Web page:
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Tag Archives: retirement

Retirees Lose $3.4 Trillion By Claiming Social Security Too Early

For years now, there’s been lots of talk about what happens if you claim Social Security benefits before full retirement age (FRA) or even waiting until the maximum age of 70. Claiming early means you’ll receive less money, permanently, than if you waited. In spite of the warnings, only 4% of retirees wait until 70 to claim benefits and that costs trillions of dollars of potential retirement income. Every year, the Social Security Administration pays more than $1 trillion to more than 65...

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5-Things Your Broker Will Ignore – Part 3

At our extensive Retirement Right Lane Classes which fill seats all over Houston, our planning group spend hours with a wide demographic of attendees who give up their Saturdays to tackle head on, the challenging topics that are crucial to financial survival in retirement. An important goal of the class is to rewire the years of bad advice consumers have been given from an industry which thrives on outdated theories. From “pre-tax investment vehicles are the greatest invention since...

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Investors Dilemma: Pavlov’s Dogs & The Ringing Of The Bell

Classical conditioning (also known as Pavlovian or respondent conditioning) refers to a learning procedure in which a potent stimulus (e.g. food) is paired with a previously neutral stimulus (e.g. a bell). What Pavlov discovered is that when the neutral stimulus was introduced, the dogs would begin to salivate in anticipation of the potent stimulus, even though it was not currently present. This learning process results from the psychological “pairing” of the stimuli. What does this have to...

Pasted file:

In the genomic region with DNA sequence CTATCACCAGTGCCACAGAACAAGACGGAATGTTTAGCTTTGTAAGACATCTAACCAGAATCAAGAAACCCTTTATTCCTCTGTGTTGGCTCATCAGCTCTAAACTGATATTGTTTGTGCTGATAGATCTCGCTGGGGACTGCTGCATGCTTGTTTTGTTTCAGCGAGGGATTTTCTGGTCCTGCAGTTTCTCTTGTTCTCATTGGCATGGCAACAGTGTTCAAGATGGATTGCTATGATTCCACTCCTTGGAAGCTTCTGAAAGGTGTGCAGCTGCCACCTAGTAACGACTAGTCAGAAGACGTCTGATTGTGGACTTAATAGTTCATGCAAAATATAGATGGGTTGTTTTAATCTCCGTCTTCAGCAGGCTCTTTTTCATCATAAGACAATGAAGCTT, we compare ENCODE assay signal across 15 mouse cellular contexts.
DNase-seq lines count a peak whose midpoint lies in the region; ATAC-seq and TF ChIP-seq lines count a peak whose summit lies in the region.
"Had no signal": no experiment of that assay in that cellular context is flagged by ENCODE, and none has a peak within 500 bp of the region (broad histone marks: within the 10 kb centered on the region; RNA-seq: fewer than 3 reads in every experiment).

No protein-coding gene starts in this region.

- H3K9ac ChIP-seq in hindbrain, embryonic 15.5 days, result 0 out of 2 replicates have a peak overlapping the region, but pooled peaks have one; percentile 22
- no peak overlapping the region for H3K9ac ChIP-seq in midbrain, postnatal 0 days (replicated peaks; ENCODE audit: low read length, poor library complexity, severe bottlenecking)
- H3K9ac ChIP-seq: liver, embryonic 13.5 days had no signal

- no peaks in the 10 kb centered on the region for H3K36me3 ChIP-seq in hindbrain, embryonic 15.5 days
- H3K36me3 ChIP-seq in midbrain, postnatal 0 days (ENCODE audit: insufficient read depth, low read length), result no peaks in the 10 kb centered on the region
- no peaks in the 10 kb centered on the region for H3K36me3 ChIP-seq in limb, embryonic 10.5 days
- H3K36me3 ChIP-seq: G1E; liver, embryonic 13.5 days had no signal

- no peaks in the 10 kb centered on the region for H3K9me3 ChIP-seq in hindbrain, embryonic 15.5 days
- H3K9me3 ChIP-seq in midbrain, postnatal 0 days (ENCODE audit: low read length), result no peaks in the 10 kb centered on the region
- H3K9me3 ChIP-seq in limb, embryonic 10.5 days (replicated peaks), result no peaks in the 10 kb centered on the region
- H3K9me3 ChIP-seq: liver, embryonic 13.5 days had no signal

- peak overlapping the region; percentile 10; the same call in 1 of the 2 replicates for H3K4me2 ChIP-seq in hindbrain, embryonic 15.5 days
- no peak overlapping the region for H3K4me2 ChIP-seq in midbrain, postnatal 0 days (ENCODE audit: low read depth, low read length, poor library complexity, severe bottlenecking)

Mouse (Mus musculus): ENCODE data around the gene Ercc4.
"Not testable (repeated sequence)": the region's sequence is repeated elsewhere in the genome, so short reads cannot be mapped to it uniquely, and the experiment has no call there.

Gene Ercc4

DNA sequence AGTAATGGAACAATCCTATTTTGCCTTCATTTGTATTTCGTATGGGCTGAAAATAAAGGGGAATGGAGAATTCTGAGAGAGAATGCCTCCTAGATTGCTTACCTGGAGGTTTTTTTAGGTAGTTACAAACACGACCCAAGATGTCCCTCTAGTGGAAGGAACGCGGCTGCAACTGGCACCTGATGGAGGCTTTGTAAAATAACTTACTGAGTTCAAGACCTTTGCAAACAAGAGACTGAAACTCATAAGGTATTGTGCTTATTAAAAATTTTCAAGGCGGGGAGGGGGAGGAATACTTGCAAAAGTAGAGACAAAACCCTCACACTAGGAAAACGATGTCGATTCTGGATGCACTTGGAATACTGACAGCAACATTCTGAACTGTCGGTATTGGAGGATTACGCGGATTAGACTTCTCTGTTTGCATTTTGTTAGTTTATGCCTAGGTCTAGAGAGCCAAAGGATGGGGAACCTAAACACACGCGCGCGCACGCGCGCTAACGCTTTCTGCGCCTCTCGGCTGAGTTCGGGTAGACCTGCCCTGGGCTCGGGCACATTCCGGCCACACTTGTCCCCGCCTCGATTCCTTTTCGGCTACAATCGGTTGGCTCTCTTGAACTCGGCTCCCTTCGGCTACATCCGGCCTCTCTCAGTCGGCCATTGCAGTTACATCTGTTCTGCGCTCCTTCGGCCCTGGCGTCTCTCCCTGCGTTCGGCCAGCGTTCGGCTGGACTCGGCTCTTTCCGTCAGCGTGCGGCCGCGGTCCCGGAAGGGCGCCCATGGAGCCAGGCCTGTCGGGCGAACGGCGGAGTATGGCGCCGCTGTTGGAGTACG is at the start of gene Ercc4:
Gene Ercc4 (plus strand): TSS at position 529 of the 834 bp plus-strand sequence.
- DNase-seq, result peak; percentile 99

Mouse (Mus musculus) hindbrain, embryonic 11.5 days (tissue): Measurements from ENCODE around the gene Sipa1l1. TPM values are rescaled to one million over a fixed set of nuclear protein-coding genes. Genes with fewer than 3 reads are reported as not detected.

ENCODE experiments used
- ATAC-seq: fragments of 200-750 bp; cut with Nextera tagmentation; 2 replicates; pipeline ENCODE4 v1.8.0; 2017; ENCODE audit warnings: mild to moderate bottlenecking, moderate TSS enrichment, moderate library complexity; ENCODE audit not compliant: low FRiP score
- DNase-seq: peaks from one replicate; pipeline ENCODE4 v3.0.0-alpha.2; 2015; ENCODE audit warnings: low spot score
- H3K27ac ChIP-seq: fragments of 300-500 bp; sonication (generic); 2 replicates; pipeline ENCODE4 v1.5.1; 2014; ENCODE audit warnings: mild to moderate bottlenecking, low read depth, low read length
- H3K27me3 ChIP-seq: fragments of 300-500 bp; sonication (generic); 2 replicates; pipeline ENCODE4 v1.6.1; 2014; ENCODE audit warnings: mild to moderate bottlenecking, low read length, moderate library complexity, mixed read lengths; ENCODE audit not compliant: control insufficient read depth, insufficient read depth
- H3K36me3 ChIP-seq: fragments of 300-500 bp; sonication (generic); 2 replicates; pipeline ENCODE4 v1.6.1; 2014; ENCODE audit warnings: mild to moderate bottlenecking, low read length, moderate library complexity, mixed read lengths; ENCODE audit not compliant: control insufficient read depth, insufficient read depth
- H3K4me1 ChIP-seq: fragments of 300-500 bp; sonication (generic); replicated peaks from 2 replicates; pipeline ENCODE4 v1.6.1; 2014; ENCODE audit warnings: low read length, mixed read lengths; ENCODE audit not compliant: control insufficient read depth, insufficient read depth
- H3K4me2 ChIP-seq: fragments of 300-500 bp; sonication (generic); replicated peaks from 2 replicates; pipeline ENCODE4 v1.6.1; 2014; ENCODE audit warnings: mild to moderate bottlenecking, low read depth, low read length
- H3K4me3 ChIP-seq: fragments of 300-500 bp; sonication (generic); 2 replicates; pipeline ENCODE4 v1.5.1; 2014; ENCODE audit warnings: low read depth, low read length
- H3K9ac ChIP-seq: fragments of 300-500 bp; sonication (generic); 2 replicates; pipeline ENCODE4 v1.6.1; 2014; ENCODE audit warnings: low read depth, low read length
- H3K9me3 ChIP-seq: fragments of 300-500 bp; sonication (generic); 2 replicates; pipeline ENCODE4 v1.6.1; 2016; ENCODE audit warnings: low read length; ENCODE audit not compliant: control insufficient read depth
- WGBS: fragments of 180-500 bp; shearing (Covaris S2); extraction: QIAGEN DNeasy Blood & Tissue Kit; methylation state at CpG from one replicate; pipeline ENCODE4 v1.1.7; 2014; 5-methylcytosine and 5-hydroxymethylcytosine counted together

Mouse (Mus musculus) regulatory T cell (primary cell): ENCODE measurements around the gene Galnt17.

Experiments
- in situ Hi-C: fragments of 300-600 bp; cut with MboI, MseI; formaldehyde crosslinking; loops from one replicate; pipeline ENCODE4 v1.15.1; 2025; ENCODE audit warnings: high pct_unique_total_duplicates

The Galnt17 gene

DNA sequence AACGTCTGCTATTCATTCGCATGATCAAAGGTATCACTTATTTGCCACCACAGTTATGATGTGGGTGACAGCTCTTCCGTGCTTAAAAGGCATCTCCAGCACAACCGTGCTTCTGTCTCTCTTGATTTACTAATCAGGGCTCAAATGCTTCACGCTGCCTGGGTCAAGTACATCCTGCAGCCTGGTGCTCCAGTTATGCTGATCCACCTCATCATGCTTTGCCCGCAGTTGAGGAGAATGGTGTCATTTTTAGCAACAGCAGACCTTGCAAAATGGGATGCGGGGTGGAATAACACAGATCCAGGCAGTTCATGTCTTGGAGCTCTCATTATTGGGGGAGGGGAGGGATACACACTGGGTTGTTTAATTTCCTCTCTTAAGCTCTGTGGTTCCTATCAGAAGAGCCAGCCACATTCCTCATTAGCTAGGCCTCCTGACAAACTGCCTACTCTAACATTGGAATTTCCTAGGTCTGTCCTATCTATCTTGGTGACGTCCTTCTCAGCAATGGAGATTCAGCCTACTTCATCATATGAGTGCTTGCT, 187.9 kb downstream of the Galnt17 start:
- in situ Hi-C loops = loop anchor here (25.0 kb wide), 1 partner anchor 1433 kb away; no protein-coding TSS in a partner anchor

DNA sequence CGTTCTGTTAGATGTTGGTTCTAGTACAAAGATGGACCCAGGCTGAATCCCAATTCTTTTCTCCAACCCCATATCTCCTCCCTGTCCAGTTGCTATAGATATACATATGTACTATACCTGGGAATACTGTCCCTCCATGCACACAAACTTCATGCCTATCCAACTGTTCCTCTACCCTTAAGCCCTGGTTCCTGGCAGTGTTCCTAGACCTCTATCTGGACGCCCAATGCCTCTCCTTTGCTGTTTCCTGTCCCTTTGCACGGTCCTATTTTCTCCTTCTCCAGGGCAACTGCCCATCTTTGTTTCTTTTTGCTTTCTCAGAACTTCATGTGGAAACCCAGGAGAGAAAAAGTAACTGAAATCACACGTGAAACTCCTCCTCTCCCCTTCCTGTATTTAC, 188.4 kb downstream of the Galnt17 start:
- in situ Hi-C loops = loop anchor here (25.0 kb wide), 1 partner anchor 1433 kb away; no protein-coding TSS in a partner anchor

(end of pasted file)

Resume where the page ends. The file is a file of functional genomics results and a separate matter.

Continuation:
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5-Things Your Broker Wont Tell You – Part 2

Valuations Matter. As I mentioned briefly in Part 1 of the series,  investors about to the enter the retirement distribution phase of their lives or seeking to extract money from a basket of variable assets like stocks and bonds to re-create a retirement paycheck, must be keenly aware of portfolio risk and prepare for a cycle of muted portfolio returns. Newbies to the retirement experience and those who aspire to retire within the next 3-5 years must seriously consider comprehensive financial...

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The Lump Sum Distribution Monster

It’s the end of an era, at least for Baby Boomers. Some have already retired; many more can see the finish line of their working years. For Boomers with highly appreciated company stock in their 401(k) a major decision is whether to do an IRA rollover, leave the money in the employer plan, or use the lump-sum distribution tax break for net unrealized appreciation (NUA) on employer stock. A lump sum distribution (LSD) is a one-time payment for an entire amount, rather than payments broken into...